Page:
In January, President Barack Obama and his administration formed a task force to discuss issues surrounding sexual assault prevention and awareness. The task force, Not Alone, published its recommendations and results in April. Subsequently, Sept. 19, Obama and Vice President Joe Biden publicly launched the “It’s On Us” campaign — an effort geared primarily toward raising awareness of sexual assault on college campuses and encouraging us, the students, to stop these crimes from occurring. While the campaign is admirable in its creation, the White House must provide students with tangible solutions, such as the Bipartisan Campus Accountability and Safety Act, in order to actually initiate change.

Through partnerships that include the Big Ten conference and NCAA, the “It’s On Us” campaign advances into everyday campus life, infiltrating Facebook and becoming readily accessible to students across the nation. With 500 million users on Facebook alone, social media is a popular avenue through which many activist campaigns reach the public. According to a study done by Burson-Marsteller, a global public relations and communications firm, 33 out of 34 political advocacy groups use social media as a platform for change.

The executive branch is admirable in its attempt to create cultural change on college campuses through a web-based public service campaign. However, it will not be effective on its own. The “It’s On Us” campaign has been an informational movement thus far, but refrains from calling for any specific action. In order for social campaigns to work and for some sort of action to be initiated, a call to rise must be visibly present to the audience. This step is vital in transitioning the “It’s On Us” movement from the Internet to college campuses.

The University has officially joined Obama’s campaign to start the conversation about sexual assault in our community, along with nearly 200 other colleges across the country. This past summer our Central Student Government was invited to join the initiative and has been working in great strides to spread the word by working with various student organizations, such as I Will, a student-run campaign dedicated to preventing sexual assault, the Student-Athlete Advisory Committee, the University’s chapter of the National PanHellenic council, LSA Student Government and the Education Theatre Company. The “It’s On Us” campaign has made its way to Ann Arbor and has started what hopefully becomes a revolution, but leaves the question of what more can we do.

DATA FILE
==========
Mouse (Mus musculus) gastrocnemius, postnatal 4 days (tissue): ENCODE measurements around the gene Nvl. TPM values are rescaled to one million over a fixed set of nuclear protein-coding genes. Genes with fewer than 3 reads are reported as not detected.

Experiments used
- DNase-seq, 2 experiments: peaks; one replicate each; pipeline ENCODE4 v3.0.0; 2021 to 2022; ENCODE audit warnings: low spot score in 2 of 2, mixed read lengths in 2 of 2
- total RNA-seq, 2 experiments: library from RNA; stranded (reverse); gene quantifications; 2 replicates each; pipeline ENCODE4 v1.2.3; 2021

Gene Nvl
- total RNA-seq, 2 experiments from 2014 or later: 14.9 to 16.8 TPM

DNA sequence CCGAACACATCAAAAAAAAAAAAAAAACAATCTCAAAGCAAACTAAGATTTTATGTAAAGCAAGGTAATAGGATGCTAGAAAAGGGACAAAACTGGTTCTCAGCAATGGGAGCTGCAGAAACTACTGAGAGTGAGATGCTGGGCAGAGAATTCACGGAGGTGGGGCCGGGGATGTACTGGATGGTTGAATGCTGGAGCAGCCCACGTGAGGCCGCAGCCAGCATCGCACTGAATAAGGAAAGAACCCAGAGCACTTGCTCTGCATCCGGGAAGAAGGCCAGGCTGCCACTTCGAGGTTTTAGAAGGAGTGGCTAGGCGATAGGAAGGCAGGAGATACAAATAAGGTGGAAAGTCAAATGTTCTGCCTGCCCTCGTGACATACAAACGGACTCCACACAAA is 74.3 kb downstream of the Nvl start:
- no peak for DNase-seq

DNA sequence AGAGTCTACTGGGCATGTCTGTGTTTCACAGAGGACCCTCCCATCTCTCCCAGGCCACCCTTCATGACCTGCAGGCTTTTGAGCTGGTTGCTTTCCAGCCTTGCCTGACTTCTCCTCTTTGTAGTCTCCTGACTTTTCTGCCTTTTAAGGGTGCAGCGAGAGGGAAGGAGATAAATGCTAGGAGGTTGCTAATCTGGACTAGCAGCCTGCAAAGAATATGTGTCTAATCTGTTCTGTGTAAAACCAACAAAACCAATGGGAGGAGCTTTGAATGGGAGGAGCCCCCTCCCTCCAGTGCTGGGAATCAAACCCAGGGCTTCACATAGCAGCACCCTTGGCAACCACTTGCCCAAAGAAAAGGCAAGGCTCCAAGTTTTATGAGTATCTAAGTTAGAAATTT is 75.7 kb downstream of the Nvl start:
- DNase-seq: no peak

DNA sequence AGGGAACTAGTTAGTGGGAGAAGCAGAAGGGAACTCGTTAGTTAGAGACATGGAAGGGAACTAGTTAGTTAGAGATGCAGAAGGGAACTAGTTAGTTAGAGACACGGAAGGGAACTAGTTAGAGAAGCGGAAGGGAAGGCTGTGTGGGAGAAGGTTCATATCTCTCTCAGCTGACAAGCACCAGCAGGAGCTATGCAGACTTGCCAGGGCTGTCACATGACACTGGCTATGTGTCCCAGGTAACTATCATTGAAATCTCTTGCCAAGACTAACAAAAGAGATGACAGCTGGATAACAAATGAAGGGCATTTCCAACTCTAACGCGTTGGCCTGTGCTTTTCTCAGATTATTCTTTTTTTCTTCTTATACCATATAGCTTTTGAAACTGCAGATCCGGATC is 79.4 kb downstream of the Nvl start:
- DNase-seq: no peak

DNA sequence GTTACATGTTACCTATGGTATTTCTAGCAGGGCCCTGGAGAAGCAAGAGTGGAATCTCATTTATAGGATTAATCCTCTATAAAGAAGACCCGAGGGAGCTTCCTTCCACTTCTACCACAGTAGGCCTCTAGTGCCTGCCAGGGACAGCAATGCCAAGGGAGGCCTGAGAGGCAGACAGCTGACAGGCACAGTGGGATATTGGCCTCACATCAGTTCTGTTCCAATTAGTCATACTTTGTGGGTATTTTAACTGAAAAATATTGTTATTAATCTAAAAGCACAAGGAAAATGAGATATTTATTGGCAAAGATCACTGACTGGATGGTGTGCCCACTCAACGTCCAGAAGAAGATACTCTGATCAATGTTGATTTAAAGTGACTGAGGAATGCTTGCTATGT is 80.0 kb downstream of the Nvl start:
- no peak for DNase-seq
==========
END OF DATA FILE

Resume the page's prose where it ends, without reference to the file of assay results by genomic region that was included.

July 30, eight U.S. Senators proposed one of many solutions by unveiling a bipartisan bill to address the problem of sexual assault in colleges and universities. The bill, called the Bipartisan Campus Accountability and Safety Act, aims to more effectively enforce the handling and prevention of sexual assault on campuses. With “It’s On Us” in full swing, voters must urge their senators to act on the bill as soon as possible in order to further ensure safety on college campuses.

This Bipartisan Campus and Accountability Safety Act requires colleges to designate Confidential Advisors who will coordinate support services and resources to survivors, ensure minimum training standards for on-campus personnel, follow a single disciplinary process to be used by the entire school and increase coordination with local law enforcement.

The bill will also create a standardized, anonymous survey to be conducted annually. These surveys will be published online and available to the general public. Though these data collection practices have been criticized for being biased, the goal of the surveys is to gauge the actual prevalence of sexual assault instead of just the officially reported number of incidents.

This particular stipulation in the bill will finally provide basic metrics to how well a school is handling sexual assault on campus. The anonymity may also encourage more survivors to come forward. According to the report published by Not Alone, “only 2 percent of incapacitated sexual assault survivors and 13 percent of forcible rape survivors report the crime to campus or local law enforcement.” Both the anonymity and the greater transparency of the surveys will hopefully alleviate this startlingly low report rate.

A final stipulation in the bill will create stiffer penalties for violations of both Title IX and the Clery Act. Title IX establishes penalties for discrimination based on sex in federally funded colleges while the Clery Act requires schools to keep and disclose all information about crime on or near campuses. Under the Bipartisan Campus Accountability Safety Act, schools who violate the act may suffer a fine of up to 1 percent of their operating budget. Similarly, penalties for the Clery Act will increase from $35,000 to $150,000 for each violation.

Previously, schools found to be in violation of the law were at risk of losing federal funding entirely, though no school has been issued this penalty yet. Totally revoking all federal funding from a school isn’t a realistic punishment, and the lack of any lesser punishment for schools makes for an ineffective deterrent. The penalties brought forth by this bill therefore act as a potentially more effective intermediary. This softer penalty may be enforced more frequently, incentivizing schools to better handle incidents of sexual assault.

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